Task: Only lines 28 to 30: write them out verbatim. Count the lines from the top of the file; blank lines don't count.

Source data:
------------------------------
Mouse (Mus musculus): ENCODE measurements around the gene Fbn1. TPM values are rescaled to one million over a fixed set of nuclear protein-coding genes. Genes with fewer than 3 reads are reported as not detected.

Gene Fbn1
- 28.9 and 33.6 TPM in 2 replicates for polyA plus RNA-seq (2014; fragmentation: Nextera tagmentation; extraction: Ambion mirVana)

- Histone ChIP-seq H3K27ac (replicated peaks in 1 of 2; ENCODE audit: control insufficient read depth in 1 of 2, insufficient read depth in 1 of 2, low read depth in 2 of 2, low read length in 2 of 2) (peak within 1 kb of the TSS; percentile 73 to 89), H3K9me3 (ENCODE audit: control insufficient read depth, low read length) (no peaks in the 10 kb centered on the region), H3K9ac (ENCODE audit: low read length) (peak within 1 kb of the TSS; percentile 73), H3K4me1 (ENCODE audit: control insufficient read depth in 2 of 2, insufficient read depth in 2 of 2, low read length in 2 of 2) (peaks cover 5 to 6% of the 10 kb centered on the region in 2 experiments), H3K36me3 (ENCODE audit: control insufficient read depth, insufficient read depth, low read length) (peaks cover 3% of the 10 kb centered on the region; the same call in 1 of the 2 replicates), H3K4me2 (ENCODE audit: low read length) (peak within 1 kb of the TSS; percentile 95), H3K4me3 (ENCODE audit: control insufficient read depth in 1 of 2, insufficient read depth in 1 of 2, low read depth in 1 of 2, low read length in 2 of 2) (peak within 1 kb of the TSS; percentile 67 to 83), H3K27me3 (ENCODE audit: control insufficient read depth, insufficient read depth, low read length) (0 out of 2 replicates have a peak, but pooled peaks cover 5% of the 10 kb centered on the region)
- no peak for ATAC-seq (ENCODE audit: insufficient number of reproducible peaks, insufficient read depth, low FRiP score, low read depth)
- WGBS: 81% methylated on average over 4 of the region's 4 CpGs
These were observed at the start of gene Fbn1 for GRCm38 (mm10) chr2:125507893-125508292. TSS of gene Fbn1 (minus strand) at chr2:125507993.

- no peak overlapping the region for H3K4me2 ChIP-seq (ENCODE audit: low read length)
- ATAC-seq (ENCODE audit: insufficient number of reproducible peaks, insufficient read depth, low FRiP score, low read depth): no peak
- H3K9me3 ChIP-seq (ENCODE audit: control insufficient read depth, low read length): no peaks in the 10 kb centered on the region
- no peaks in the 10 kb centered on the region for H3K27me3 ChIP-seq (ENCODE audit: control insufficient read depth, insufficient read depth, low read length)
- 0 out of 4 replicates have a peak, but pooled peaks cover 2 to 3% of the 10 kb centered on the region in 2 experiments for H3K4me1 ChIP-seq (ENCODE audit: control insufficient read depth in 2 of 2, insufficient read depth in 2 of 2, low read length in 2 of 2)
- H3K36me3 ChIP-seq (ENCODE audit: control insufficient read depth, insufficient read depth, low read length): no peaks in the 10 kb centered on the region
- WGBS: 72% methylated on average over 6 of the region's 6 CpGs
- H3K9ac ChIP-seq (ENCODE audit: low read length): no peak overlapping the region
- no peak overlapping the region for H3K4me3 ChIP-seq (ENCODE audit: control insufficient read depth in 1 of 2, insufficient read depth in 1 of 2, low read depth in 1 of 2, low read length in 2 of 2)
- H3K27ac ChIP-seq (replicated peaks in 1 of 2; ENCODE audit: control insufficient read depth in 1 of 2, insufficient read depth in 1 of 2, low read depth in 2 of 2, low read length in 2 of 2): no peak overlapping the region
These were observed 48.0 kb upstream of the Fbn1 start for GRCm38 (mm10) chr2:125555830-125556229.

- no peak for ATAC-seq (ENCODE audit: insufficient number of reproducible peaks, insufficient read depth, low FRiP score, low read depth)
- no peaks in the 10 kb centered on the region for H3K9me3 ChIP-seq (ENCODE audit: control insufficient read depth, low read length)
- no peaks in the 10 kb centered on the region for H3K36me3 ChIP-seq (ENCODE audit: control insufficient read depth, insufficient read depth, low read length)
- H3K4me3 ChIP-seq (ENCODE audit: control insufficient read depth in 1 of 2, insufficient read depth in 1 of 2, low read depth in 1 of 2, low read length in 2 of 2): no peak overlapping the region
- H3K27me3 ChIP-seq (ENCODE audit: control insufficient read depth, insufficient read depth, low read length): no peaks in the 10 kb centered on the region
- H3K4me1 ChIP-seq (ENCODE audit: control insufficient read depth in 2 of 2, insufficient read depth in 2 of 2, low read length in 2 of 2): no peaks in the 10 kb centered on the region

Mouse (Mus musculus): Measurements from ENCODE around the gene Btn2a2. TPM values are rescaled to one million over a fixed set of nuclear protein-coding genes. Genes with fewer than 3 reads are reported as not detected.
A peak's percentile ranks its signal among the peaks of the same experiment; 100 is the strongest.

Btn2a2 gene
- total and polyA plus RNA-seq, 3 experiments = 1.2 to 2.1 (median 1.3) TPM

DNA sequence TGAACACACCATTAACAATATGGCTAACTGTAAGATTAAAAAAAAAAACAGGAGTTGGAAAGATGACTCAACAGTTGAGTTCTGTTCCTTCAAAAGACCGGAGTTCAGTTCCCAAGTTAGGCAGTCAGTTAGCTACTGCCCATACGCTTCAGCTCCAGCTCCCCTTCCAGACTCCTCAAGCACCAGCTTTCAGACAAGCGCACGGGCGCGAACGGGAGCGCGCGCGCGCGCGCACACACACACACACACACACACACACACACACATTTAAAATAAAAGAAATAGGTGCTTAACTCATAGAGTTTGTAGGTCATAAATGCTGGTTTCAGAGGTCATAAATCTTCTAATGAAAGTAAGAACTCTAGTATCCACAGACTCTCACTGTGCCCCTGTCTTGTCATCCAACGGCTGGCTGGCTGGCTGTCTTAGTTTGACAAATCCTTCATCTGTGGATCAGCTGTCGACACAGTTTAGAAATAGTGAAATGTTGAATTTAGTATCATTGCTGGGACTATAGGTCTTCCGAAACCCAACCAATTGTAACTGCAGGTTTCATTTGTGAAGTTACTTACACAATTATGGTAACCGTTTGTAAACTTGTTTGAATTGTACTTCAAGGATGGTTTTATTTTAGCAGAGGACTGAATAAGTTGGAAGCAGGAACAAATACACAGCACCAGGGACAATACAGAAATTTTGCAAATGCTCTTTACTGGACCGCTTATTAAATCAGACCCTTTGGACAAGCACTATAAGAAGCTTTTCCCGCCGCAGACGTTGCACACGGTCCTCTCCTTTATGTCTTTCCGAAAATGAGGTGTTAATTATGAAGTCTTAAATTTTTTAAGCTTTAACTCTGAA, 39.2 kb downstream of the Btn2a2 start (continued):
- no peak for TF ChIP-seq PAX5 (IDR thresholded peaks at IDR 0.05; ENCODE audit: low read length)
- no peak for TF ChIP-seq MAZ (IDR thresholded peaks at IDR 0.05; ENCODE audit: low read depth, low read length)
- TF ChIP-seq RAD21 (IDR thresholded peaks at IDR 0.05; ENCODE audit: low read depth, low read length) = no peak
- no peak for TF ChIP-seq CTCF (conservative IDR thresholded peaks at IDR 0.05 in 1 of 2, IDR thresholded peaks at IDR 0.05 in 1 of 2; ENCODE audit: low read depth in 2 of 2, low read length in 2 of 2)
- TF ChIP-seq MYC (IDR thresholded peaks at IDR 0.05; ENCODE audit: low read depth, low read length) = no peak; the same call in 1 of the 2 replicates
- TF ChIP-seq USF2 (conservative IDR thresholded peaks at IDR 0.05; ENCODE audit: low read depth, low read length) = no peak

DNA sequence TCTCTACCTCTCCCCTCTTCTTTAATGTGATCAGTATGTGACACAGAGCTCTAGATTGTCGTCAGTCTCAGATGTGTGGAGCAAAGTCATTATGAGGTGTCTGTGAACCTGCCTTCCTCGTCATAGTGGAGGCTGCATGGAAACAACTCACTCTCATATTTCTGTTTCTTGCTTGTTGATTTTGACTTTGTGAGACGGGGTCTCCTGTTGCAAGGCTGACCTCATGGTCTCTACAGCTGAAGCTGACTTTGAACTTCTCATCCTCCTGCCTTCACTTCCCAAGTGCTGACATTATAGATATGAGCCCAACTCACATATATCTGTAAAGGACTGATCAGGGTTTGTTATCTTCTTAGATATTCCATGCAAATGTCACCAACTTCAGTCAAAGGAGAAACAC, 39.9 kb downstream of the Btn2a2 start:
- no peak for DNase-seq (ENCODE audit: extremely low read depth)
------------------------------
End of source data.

- total and polyA plus RNA-seq, 3 experiments = 1.2 to 2.1 (median 1.3) TPM

DNA sequence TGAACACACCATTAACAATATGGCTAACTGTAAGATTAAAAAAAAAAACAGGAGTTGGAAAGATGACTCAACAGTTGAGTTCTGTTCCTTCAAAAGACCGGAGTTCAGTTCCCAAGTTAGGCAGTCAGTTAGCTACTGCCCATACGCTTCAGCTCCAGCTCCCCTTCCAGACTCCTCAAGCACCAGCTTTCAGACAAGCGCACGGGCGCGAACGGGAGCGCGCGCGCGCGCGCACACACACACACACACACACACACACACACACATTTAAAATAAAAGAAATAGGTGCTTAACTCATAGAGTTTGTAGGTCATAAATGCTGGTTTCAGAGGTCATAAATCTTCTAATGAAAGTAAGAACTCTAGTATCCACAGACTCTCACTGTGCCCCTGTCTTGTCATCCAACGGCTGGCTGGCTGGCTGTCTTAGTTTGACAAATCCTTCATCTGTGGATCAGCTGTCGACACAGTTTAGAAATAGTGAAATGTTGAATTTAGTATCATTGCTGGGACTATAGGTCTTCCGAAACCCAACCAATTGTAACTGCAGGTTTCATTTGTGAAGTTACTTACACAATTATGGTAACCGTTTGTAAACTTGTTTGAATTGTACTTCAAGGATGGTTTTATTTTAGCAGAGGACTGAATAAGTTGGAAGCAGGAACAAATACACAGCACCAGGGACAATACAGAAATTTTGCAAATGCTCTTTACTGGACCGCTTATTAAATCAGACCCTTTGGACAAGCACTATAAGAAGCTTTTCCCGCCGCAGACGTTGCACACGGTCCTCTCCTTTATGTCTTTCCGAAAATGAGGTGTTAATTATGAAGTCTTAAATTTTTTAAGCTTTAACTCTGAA, 39.2 kb downstream of the Btn2a2 start (continued):
- no peak for TF ChIP-seq PAX5 (IDR thresholded peaks at IDR 0.05; ENCODE audit: low read length)